Her conclusion represented a stinging rebuke for Virginia Tech, which has sought for nearly four years to overcome wounds inflicted by the deadliest school massacre in U.S. history. It also bolstered the view of some relatives of the shooting victims that the university was negligent in efforts to protect the campus community.

I emphatically disagree.  Early that morning Virginia Tech officials were confronted with what looked like at the time, from all reasonable appearances, to be an isolated act of murder between individuals who knew each other.  There was absolutely nothing to suggest that this was the just the first killing in what would turn out to be the infamous killing spree hours later.  Should a campus of 20,000 students automatically shut down because one of its students is murdered– in a crime that police consider to be isolated and with a killer with a known motive?  Maybe you can argue that, but it is entirely reasonable to notify students and simply move on.  Maybe Virginia Tech should have known better, but they were going with the best information supplied at the time.  I don’t think I want to live in a world where we always have to consider the absolute worst possibility.  Where any shooting anywhere may be the prelude to an unprecedented mass murder.  Looking at the totality of the evidence, I just don’t see how you can blame the University for their actions.

 

My wife is so over the hill, but I’ve got a long way to go

So, you’ve got to respond to your wife’s blogging suggestions– right?  Actually, as rarely as she suggests, I can count on it to be something interesting.  Here’s the key finding:

According to a recent study in Britain, women say they feel “over-the-hill” by 29, while men feel over-the-hill by 58 years old. And the reasons are the best part: Women feel old when they spot their first gray hairs and start acting like their mothers; men feel old when they can no longer perform in the bedroom and start to become annoyed by loud music in bars.

I’ll not comment on the first part, but I can say according to the loud music in bars standard, I’ve been over the hill for a long time.  I spotted some gray hairs a few years ago, but since they seem to be colonizing very slowly, it doesn’t really bother me.  And to Kim’s credit, I don’t think she feels particularly over the hill.  Of course her hair color is still great.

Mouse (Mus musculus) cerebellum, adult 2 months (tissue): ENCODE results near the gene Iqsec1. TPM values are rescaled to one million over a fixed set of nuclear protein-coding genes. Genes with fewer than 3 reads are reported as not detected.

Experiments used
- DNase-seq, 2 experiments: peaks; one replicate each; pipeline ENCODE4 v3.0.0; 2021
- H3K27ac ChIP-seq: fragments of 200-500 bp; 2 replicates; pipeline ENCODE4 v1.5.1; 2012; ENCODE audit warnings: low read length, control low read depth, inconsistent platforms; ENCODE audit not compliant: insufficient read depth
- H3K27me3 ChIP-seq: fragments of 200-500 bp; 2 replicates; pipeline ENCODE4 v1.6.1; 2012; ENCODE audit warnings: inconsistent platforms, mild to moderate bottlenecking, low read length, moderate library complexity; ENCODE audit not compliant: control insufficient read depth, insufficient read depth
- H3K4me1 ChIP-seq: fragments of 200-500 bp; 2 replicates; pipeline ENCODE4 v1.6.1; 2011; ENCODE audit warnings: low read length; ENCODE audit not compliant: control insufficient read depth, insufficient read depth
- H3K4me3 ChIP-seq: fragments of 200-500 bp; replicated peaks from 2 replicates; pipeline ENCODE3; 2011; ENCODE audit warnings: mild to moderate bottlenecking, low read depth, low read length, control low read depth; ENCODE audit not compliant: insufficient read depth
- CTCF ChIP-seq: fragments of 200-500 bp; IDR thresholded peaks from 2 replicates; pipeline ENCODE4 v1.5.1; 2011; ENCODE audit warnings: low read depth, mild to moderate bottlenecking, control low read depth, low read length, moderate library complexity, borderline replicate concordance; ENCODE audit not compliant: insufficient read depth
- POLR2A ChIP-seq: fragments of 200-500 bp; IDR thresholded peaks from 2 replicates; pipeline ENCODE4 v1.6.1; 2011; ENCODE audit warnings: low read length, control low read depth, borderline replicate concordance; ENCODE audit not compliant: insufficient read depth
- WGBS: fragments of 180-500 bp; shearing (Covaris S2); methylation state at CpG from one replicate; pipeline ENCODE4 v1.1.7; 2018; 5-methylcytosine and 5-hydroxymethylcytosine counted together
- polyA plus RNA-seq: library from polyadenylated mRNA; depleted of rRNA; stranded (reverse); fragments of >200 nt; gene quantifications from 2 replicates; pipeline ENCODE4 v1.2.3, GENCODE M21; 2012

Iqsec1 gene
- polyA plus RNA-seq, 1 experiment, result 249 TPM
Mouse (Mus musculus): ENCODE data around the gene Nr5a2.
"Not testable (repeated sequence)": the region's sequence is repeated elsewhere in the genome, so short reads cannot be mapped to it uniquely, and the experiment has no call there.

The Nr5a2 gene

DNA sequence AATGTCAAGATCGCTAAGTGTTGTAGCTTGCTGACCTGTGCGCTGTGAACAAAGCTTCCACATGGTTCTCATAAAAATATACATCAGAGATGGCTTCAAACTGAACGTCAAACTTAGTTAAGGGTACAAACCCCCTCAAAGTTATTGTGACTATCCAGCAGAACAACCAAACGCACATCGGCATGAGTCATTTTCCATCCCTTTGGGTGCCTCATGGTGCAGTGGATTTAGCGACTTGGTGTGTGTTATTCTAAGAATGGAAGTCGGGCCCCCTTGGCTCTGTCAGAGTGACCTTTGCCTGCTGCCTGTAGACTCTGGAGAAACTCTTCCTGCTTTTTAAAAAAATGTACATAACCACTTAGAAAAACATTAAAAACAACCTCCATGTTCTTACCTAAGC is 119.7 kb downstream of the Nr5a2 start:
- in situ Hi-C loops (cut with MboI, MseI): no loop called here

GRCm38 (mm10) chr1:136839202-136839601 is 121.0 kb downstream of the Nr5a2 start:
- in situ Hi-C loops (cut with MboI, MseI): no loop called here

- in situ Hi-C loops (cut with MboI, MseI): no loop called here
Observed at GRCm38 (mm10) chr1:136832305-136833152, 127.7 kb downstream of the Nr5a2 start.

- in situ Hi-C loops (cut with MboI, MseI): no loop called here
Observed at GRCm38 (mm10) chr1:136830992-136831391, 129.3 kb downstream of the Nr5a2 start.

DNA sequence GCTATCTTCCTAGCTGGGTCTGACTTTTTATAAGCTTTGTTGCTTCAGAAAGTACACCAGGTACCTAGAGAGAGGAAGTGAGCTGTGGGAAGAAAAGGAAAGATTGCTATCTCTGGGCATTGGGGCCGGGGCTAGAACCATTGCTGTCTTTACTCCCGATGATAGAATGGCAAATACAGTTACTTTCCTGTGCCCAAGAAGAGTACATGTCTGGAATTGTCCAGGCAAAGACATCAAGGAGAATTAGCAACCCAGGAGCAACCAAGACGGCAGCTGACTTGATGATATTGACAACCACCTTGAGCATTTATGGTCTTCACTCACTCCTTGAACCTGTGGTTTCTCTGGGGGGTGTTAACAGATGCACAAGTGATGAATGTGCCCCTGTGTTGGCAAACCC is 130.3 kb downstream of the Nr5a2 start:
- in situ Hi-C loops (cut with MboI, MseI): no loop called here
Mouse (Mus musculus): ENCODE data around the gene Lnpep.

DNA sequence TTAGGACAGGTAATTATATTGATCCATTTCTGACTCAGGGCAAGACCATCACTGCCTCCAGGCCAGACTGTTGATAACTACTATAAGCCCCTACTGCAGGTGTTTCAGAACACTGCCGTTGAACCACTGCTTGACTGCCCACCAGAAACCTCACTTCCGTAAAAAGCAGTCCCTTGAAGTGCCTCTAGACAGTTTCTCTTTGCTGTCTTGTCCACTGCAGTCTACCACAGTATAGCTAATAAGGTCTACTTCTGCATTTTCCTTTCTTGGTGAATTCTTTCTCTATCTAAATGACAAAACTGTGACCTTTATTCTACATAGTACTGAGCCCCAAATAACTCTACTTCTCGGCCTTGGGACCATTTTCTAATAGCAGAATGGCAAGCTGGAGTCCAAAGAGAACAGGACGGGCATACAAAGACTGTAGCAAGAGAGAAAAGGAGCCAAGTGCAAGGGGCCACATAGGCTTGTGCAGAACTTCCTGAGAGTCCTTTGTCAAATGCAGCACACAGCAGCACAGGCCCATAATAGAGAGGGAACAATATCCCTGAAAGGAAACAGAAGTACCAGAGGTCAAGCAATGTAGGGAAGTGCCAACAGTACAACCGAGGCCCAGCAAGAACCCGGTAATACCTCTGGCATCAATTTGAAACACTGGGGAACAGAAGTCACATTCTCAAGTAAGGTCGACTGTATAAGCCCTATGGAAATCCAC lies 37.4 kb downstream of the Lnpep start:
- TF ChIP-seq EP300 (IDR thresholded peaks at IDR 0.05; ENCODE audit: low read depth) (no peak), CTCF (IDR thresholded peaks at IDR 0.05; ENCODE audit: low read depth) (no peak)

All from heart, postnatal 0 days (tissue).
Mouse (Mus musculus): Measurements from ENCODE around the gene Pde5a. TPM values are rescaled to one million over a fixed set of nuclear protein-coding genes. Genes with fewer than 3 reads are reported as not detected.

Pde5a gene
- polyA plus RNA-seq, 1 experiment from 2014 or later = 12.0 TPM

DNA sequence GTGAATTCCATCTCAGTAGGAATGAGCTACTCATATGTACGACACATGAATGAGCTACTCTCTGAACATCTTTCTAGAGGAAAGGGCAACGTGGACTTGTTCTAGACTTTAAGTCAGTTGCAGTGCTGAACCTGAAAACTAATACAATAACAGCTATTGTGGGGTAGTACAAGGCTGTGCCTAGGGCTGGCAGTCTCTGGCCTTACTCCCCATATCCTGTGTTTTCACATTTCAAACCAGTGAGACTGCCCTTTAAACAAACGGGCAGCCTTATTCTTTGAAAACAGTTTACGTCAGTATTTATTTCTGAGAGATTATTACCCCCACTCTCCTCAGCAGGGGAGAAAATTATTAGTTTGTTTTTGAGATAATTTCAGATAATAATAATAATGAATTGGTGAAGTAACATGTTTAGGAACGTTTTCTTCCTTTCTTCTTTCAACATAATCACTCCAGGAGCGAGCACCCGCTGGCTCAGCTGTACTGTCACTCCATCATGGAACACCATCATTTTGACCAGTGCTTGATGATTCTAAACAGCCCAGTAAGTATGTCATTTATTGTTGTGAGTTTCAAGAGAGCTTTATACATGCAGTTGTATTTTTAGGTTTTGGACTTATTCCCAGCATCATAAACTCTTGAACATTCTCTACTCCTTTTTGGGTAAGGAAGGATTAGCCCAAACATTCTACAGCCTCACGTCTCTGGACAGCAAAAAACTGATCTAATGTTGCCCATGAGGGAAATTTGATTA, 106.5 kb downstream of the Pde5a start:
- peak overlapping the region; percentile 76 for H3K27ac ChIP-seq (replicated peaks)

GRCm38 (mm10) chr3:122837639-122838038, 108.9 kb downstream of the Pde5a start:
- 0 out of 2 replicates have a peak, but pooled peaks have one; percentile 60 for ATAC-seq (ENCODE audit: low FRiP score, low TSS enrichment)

That said, I’d hate to me considered mid-40’s when I’m only 41 (as I’m only 2 years away from that age):

I am 29 years old, and I find the idea that I am over-the-hill ridiculous. Who wants to be 22, anyway? I was clueless at 22. Now I know what’s up… at least more than ever before, and I know I’ll only get smarter.

When I see a woman I aspire to be, it’s Kelly Ripa, mid-40s, got it together, looks great, smart, confident, successful

 

Quote of the day

To anybody who actually believes that Republicans have any interest whatsoever in reducing the deficit, I’ve got a bridge to sell you.  Both Klein and Drum flagged this very telling quote today:

Asked about the offer the White House has floated, a top Republican aide says, “This debate has always been about discretionary spending — not autopilot ‘mandatory’ spending or tax hikes.”

I.e., the debate has always been about the things that simply lack the potential to make meaningful changes in our budget deficit.  Or as Drum puts it, the debate is about programs where money goes to help less well-off Americans.  So frustrating how many people fall for all the ridiculous Republican posturing on the deficit.  I guess that’s why PT Barnum remains among my favorite people to quote.

Roger Ebert predicts the future

Found via Ebert’s facebook feed.  This is very cool:

Nearly a quarter of a century ago, inhabiting a primitive world where the biggest movies of the moment were such cinematic fossils as “Three Men and a Baby” and “Beverly Hills Cop II,” Ebert took a pretty impressive stab at swami-like crystal ball gazing:

We will have high-definition, wide-screen television sets and a push-button dialing system to order the movie you want at the time you want it. You’ll not go to a video store but instead order a movie on demand and then pay for it. Videocassette tapes as we know them now will be obsolete both for showing prerecorded movies and for recording movies. People will record films on 8mm and will play them back using laser-disk/CD technology. I also am very, very excited by the fact that before long, alternative films will penetrate the entire country. Today seventy-five percent of the gross from a typical art film in America comes from as few as six –six– different theaters in six different cities. Ninety percent of the American motion-picture marketplace never shows art films. With this revolution in delivery and distribution, anyone, in any size town or hamlet, will see the movies he or she wants to see.

OK, so the CD became DVD and 8mm didn’t really go anywhere, but otherwise, Ebert got it pretty much right on the money.

I’ve never tried predicting more than an election in advance.  Very impressive.